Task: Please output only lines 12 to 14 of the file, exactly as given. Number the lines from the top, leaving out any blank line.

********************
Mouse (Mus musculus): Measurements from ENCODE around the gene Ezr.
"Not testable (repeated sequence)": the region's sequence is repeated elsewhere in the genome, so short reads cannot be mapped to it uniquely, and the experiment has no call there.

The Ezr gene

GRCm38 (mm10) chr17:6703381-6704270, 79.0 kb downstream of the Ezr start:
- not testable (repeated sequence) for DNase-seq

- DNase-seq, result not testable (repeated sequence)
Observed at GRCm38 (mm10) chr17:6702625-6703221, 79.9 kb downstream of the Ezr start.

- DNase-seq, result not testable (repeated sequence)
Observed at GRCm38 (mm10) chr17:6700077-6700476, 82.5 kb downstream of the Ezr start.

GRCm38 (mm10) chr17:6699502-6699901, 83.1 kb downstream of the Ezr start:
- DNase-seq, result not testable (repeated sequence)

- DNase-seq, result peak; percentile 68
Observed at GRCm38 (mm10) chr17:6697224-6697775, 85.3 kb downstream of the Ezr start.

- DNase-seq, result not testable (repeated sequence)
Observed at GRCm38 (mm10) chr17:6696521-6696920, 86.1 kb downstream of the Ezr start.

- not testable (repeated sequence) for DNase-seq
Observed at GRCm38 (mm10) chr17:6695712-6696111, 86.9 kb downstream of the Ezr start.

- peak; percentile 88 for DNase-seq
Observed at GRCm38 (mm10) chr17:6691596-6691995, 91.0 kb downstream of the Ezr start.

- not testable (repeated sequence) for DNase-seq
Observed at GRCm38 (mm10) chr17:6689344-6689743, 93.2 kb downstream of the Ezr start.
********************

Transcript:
- DNase-seq, result peak; percentile 68
Observed at GRCm38 (mm10) chr17:6697224-6697775, 85.3 kb downstream of the Ezr start.

- DNase-seq, result not testable (repeated sequence)